CentreSource has jumped on the Blackberry bandwagon! After complaining for months that I spend too much time with email, I gave up trying to avoid the problem and simply decided to further my addiction :) We purchased three new Blackberry 8703e’s and have now started the painful process of getting them to work in our Open Source environment. That’s right, Blackberries in a world without Outlook and Exchange. The verdict? It works, but not great.
So, here’s our setup:
1) Email: This actually works really well. We use IMAP and the Blackberry (through Sprint) has a nice service that allows us to connect to our IMAP server. The Blackberry checks the IMAP Server every 15 minutes and alerts me to the new messages. I set my blackberry up to be the master and it reconciles every 15 minutes. WARNING: This means that my blackberry is actually deleting messages from my IMAP (and to be literal, it is expunging them – so they aren’t even in my trash folder). I chose this option so I don’t have hundreds of emails waiting on me when I get back to the office. Remember, I can’t sync (but that comes later).
2) Local PIM (personal information management): This includes contacts, calendar, tasks, and notes. Simply put, forget about using them. We have two issues that we’re up against. First, we use Thunderbird – so we don’t have a good option for calendar, tasks, and notes. I hope their progress with Sunbird and Lightning continues! The calendar isn’t as hopeless as Tasks/Notes since the Blackberry can sync with iCal formatted calendars. If you use an iCal compatible Calendar, then you can have your events.
3) Groupware Server: If you are using an OpenSource Groupware product, there are more options available for syncing the blackberry. For basic calendars & tasks, the Blackberry will sync with any iCal formatted calendar. To do this, you will need an application like PocketMac.
For a more robust solution, the best option is to setup a Groupware solution that is compatible with a SyncML server like funambol. There are many solutions available (and even some services like Zyb). We use eGroupware and it integrates with SyncML. For the Blackberry, SyncBerry [$29.95] provides Over-The-Air (OTA) synchronization with Contacts, Calendar, and Tasks (InfoLog). Once the SyncML server is setup, there are two options for syncing Thunderbird. One is an community supported Mozilla extension of funambol and the other is a ‘beta’ application called TSync. This ensures that the Blackberry & Thunderbird are both sync’d to the corporate groupware package/service.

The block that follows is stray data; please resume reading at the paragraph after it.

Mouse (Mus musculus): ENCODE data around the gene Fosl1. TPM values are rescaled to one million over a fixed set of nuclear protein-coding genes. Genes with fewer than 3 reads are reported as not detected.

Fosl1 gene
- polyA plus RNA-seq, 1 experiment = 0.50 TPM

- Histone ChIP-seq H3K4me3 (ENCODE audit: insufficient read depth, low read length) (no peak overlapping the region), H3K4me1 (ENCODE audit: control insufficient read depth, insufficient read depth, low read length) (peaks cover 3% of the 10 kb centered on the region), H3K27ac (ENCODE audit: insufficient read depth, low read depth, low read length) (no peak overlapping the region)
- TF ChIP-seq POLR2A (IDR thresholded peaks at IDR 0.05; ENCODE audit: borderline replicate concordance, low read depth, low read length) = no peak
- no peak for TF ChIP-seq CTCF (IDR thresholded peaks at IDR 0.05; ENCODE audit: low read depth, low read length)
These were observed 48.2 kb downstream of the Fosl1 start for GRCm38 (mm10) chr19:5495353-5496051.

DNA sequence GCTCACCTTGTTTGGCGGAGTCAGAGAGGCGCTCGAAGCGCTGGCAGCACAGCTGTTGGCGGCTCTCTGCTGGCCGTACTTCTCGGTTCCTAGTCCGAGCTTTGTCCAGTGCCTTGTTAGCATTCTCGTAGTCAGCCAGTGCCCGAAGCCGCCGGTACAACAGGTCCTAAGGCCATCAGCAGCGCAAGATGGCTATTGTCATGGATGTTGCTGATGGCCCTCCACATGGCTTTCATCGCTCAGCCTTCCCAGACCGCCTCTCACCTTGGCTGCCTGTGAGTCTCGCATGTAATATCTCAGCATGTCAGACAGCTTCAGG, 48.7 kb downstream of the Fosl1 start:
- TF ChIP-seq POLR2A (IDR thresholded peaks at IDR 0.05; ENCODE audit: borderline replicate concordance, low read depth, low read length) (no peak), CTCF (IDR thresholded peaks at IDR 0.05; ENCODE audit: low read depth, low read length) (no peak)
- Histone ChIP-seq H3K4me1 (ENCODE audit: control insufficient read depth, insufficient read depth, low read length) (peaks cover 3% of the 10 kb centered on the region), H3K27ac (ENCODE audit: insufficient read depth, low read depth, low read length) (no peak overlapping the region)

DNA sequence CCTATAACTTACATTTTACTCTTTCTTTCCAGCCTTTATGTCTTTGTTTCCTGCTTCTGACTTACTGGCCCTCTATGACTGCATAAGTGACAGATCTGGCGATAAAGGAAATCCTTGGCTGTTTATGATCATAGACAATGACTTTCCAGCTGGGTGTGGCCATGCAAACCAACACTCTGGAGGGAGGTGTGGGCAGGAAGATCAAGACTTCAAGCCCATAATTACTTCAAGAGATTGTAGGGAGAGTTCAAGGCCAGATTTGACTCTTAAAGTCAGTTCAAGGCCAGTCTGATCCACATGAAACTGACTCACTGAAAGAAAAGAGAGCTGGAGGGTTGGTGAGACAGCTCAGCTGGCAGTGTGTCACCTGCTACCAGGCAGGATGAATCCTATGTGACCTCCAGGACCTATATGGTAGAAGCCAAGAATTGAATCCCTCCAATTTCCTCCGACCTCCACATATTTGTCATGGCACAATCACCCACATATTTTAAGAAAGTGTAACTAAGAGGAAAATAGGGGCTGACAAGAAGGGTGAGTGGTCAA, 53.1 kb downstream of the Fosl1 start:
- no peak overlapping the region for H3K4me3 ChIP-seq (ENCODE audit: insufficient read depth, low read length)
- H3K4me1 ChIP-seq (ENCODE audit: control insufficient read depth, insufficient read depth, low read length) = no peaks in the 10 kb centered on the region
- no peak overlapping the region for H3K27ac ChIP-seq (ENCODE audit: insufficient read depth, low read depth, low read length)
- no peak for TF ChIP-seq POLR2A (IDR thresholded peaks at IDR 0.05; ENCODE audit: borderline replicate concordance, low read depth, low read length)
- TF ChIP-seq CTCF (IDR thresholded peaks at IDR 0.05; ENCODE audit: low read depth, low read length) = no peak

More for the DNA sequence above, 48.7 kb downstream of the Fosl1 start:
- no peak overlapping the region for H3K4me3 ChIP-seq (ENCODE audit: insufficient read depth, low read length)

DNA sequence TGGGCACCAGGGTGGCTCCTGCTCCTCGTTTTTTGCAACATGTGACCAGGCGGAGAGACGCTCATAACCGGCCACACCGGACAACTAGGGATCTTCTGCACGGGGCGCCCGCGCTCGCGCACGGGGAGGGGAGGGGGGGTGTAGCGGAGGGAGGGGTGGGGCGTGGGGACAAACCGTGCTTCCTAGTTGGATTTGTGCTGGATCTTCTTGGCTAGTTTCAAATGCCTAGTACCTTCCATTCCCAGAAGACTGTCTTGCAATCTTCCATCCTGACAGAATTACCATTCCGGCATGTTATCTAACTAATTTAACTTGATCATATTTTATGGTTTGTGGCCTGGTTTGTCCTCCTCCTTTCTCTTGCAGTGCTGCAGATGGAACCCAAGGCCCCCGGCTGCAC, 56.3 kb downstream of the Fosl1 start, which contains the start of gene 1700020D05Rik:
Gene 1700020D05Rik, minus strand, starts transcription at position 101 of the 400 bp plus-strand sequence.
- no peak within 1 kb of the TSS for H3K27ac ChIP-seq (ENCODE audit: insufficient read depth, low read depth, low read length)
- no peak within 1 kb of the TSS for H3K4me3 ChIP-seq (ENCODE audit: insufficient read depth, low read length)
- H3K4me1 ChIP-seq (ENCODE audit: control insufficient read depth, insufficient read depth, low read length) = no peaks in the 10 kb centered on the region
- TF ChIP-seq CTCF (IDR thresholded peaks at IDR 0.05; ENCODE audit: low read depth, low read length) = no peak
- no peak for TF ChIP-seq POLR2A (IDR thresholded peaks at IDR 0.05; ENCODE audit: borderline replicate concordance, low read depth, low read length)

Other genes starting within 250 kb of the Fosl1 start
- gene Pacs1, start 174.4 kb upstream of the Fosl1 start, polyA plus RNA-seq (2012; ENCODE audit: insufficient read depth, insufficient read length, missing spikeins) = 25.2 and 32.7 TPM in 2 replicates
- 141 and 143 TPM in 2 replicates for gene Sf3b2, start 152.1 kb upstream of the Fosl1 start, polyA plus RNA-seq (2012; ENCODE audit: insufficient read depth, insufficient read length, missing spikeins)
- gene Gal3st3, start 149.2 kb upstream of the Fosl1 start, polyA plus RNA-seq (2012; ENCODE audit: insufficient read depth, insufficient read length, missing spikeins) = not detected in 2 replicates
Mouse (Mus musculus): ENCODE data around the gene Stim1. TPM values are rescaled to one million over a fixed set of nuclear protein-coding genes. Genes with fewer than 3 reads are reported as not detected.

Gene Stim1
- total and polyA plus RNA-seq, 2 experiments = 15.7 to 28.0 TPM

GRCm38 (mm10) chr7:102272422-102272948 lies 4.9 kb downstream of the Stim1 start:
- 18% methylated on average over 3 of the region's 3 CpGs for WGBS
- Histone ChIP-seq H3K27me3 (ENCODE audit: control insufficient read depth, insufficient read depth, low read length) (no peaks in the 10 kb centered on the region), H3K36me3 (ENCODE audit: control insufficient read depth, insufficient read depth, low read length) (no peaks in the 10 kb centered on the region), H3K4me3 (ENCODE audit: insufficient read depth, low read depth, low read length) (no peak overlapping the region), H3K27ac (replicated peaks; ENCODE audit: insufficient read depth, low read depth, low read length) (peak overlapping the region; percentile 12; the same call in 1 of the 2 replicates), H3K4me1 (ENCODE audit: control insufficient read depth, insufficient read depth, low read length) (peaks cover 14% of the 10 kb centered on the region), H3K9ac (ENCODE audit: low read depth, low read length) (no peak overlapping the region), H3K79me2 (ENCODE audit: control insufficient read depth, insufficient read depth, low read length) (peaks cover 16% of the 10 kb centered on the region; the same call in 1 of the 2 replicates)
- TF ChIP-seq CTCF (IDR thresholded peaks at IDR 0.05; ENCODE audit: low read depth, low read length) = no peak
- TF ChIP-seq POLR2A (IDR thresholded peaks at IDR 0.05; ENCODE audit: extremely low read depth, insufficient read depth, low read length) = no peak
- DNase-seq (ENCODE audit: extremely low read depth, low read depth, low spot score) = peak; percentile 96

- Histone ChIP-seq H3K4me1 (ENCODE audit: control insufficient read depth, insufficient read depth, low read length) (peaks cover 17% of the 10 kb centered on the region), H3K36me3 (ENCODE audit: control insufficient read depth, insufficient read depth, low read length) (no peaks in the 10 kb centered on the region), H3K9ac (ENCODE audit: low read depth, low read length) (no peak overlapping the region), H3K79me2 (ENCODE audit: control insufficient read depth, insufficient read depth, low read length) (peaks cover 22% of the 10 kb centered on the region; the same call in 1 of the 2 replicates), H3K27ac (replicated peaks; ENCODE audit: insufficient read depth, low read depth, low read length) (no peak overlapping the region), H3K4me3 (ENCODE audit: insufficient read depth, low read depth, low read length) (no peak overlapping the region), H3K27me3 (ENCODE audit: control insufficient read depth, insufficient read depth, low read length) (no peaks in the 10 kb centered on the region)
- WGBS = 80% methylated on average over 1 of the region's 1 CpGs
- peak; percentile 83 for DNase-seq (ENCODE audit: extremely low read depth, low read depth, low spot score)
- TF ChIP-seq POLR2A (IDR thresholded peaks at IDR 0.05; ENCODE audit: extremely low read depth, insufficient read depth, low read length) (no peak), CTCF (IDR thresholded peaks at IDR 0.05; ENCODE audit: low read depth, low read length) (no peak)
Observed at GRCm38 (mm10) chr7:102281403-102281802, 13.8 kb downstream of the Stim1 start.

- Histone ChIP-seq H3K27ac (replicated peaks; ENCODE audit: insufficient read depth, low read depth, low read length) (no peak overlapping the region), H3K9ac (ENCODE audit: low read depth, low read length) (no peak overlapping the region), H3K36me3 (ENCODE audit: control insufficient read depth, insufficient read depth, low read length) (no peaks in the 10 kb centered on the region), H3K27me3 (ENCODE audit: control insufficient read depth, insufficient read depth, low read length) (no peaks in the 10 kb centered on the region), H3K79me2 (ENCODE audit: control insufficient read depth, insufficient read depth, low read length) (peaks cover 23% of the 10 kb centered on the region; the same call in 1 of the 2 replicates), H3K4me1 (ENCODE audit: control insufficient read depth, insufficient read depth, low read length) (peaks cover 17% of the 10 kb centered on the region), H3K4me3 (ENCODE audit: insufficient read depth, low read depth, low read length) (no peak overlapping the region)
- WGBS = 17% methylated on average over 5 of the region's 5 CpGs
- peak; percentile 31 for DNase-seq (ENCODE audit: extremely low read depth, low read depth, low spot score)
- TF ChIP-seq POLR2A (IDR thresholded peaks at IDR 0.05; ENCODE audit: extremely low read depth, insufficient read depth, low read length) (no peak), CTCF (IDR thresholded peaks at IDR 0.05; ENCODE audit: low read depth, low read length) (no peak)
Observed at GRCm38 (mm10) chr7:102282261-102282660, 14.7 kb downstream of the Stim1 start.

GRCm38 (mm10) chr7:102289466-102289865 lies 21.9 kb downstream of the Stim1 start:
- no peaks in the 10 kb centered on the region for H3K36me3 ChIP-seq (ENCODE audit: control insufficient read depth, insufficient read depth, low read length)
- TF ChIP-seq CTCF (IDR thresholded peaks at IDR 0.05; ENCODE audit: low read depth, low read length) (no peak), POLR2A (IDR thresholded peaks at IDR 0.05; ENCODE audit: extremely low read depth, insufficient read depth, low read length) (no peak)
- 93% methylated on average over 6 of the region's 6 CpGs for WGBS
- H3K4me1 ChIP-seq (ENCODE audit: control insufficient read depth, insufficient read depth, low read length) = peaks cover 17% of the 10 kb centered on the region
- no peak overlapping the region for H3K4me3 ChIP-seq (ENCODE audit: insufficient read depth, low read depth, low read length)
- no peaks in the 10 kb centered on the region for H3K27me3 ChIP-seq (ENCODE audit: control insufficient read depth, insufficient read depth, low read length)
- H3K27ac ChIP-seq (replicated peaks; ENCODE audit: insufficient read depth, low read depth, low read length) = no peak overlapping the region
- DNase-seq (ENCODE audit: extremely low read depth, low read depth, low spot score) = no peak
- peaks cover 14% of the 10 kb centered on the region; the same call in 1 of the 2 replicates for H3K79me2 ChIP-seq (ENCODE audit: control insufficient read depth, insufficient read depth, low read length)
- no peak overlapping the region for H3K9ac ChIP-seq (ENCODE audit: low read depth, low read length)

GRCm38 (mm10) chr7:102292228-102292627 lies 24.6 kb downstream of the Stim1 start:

Note: I’m writing this article as I research these solutions. We haven’t implemented the SyncML server, so I can’t vouch for the success of this piece.
4) Internet Access (Phone): This is my favorite part! First, the 8703e has a beautiful screen and it is very easy to access web pages. For our company, we disabled images & their placeholders to increase load speeds. Since we haven’t implemented SyncML, everyone simply accesses eGroupware via the phone’s web browser. It isn’t pretty, but it’s functional (especially if you make the calendar display in list view).
This phone actually acts as a wireless Modem on the Sprint Network!!! All of the research I’ve conducted has been through the phone – connected via a USB cable. The 8703e on Sprint’s EDVO network is getting an average of 340kbps – easily enough for basic web usage.
All in all, I think the Blackberry will be a fantastic solution once we have eGroupware+SyncML+SyncBerry+Thunderbird/funambol. In fact, CentreSource will begin providing Nashville clients with installations of the OpenSource combination upon successful implementation.
Until then, it is a great tool for checking IMAP email and accessing the web (via the phone and as a modem).